Global Outlook – Future competition for land and water

18 mar 2013

The world of today is characterized by an ever increasing globalization. The terms of the global

trade affect our Swedish basic industries. The turmoil in the financial markets is greater than it has

been for many years, creating uncertainty and disturbances. One of the challenges is to support a

growing world population with food, water and energy in a sustainable way.

The times were turbulent also when our academy was founded 200 years ago. Sweden was a

poor country that had just lost Finland to Russia. One of Napoleon’s marshals was put on the royal

throne and became King Karl XIV Johan. The new king of Sweden chose to develop the country

within its boundaries, and to improve agriculture, through research, development and dissemination

of knowledge. Therefore, he took the initiative in establishing an Academy for Agriculture.

Much has happened since then. Sweden has indeed developed within its borders to become

a successful industry and welfare nation. The role of the Academy is different today. We do not

exercise any public authority or have any official administrative tasks any longer. Instead, we have

become an important meeting place and a forum for discussion and exchange of information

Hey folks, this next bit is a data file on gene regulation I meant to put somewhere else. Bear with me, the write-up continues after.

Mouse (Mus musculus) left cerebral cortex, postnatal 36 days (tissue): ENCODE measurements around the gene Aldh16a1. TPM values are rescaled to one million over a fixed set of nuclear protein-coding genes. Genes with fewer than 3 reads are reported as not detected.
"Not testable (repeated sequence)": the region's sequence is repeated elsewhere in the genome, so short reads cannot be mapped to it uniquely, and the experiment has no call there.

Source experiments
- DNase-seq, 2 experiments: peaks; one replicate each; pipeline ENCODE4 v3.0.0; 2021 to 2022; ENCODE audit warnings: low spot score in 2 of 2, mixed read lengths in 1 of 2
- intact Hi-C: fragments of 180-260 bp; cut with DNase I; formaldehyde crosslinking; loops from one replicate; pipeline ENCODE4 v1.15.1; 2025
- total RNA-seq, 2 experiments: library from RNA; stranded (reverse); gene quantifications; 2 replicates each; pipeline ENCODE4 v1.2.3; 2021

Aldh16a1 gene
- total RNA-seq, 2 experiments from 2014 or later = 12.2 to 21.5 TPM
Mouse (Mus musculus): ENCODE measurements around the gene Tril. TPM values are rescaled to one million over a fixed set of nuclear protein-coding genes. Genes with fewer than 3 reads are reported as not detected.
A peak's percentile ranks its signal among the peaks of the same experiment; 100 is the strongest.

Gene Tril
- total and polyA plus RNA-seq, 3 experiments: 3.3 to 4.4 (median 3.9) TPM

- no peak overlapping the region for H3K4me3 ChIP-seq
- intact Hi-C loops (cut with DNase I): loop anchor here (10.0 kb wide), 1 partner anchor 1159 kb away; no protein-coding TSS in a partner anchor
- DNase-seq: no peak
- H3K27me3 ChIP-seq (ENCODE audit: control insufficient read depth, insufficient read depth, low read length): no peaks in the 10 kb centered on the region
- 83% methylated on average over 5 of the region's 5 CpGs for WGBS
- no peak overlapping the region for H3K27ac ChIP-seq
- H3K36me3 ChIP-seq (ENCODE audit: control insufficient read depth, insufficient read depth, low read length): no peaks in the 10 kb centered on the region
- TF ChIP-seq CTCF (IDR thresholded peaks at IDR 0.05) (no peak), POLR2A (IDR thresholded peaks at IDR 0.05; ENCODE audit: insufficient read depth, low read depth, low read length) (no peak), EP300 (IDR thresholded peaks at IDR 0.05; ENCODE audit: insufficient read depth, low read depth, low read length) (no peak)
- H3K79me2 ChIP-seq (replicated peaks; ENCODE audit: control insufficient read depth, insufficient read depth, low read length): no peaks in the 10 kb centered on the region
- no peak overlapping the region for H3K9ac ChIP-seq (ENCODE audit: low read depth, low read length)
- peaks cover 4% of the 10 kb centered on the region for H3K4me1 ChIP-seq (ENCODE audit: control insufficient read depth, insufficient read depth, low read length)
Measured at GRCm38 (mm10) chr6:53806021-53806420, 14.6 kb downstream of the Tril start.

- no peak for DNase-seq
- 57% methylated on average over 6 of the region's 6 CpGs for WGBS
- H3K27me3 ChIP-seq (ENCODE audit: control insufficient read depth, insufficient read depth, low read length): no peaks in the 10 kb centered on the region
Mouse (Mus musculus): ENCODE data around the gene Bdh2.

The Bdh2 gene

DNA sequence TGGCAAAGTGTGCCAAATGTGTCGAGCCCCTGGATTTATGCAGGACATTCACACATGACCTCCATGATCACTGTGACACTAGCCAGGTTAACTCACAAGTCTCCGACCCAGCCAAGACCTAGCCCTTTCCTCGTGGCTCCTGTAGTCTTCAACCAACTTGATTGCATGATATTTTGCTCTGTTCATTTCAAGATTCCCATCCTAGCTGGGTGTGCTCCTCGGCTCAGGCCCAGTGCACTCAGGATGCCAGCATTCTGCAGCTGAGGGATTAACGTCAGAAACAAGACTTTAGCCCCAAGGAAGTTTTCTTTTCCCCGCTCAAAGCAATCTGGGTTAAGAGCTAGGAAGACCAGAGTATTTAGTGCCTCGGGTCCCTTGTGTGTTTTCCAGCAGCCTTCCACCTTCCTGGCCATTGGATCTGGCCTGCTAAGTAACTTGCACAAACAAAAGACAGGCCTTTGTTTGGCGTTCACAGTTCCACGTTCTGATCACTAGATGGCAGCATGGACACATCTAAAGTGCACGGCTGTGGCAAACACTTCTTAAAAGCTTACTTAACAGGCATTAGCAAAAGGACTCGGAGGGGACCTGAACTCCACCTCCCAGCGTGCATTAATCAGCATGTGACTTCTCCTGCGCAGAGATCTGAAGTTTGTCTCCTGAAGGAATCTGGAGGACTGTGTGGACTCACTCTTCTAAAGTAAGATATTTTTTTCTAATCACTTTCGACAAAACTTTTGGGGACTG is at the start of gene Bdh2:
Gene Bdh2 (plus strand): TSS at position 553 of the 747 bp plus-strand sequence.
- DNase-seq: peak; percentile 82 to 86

and experience. In the circle of fellows there are experienced and knowledgeable practitioners

from agriculture, forestry and industrial operations as well as well-reputed researchers and also

officers in high positions in the Swedish public administration. Our valued foreign fellows hold

corresponding positions in their home countries.

Global development requires a sustainable use of natural resources and protection of people

and the environment. Environmental degradation and depletion of natural resources is a result of

a number of factors in a complex context. There is now a broad consensus that greenhouse gases

contribute to climate change. The conditions of the agricultural sectors are affected, by a clear political

focus on greenhouse gas emissions, as well as by the consequences of climate change that alter

the international competitiveness of farming. Primary products from forests and fields will play

an increasing role both as energy carriers (as replacements for coal, gas and oil), as replacements

for petrochemical products and processes, and as substitutes for energy-intensive, non-renewable

building materials.